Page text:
Is it still worth buying a Windows phone?
Mike is a happy Windows smartphone user and wants to upgrade to the latest operating system. Is this wise, or is the phone going the way of the BlackBerry?
I’ve been using a Microsoft Lumia 640 for the past couple of years and like it a lot. It works well with OneDrive and other Microsoft stuff, and was excellent value too! Looking to upgrade to Windows 10 Mobile, I see there is no longer much choice of phones. I fancy the Lumia 650 and could splash out on a 950, but is this wise?
I had an Android phone before that, which gradually ground to a halt, and my daughter uses iPhones, but they aren’t for me. I’m happy with Windows phones, but what’s happening with them? Will they go the way of BlackBerry? Mike
Microsoft hasn’t launched a new Windows smartphone model for more than a year. However, it hasn’t given up on its smartphone operating system, so there may still be smartphones from other manufacturers. In fact, the best Windows 10 smartphone you can buy today, the HP Elite X3, is a third-party device.
Fortunately, you don’t have to buy a new phone to run Windows 10. Your Lumia 640 shipped with Windows 8.1 v2 (aka Denim), but it should run Windows 10 reasonably well, and Microsoft provides a free upgrade online.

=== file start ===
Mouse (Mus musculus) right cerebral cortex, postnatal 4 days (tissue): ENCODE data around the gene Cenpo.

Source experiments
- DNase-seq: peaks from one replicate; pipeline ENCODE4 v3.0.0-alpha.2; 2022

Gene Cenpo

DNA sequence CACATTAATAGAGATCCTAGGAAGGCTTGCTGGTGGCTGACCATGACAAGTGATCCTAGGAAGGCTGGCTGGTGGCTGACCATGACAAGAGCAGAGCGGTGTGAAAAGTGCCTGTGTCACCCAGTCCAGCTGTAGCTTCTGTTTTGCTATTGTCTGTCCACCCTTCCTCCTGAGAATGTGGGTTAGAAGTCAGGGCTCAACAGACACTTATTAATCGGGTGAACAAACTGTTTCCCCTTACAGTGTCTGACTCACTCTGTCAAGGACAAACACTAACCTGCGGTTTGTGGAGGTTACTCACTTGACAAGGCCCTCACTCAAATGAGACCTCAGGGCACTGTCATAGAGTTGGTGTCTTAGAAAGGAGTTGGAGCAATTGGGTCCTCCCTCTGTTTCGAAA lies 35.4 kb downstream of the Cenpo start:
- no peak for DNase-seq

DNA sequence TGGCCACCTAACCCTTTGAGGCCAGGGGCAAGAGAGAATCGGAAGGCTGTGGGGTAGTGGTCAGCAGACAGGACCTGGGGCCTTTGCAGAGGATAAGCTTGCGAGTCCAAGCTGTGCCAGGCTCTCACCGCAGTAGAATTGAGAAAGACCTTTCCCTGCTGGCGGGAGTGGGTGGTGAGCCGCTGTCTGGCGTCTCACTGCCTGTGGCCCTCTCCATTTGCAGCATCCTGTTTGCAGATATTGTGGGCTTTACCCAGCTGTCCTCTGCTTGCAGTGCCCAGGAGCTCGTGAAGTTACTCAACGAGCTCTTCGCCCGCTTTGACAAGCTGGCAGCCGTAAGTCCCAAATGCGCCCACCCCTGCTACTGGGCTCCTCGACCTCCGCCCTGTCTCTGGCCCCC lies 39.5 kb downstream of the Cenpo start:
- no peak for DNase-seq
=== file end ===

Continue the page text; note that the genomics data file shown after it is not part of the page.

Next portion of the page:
The free upgrade also works with the Lumia 1520, 930, 830, 735, 640XL, 635, 535 and 435 smartphones. In fact, you could go one step further and enrol in the Windows Insider test program. This offers Windows 10 free on a wider range of hardware, including the Alcatel OneTouch Fierce XL, Xiaomi Mi4 and several BLU Win smartphones.
Ideally, installing and updating Windows 10 should enable you to keep using your current phone until we see what happens with Qualcomm’s Snapdragon 835 towards the end of this year and in early 2018.
The future is Snapdragon
In December, Microsoft said it was going to release a full version of Windows 10 for the fast eight-core Snapdragon 835 processor. Unlike earlier Windows phones and Windows RT tablets, this will run traditional Windows software, such as Adobe Photoshop, as well as Windows Store apps.
Traditional Windows software is written for Intel x86 processors, not for the ARM chips used in most smartphones. However, new devices based on the Snapdragon 835 will “transpile” binary Intel code into ARM code on the fly via a sort of emulation layer.
This approach is similar to the FX!32 that Digital Equipment Corporation used to run Windows programs on its Alpha processor in 1996. It’s also like Transitive’s QuickTransit program, which Apple licensed to run old Mac software when it switched from IBM PowerPC to Intel processors. (Apple called it Rosetta.)
Like other Snapdragon chips, the 835 is designed for mobile phones such as Sony’s Xperia XZ, so it includes LTE and Bluetooth communications. Microsoft aims to enable PC manufacturers to create connected Windows 10 laptops with all-day battery life, but the 835 could power Windows 10 smartphones and Microsoft HoloLens headsets as well.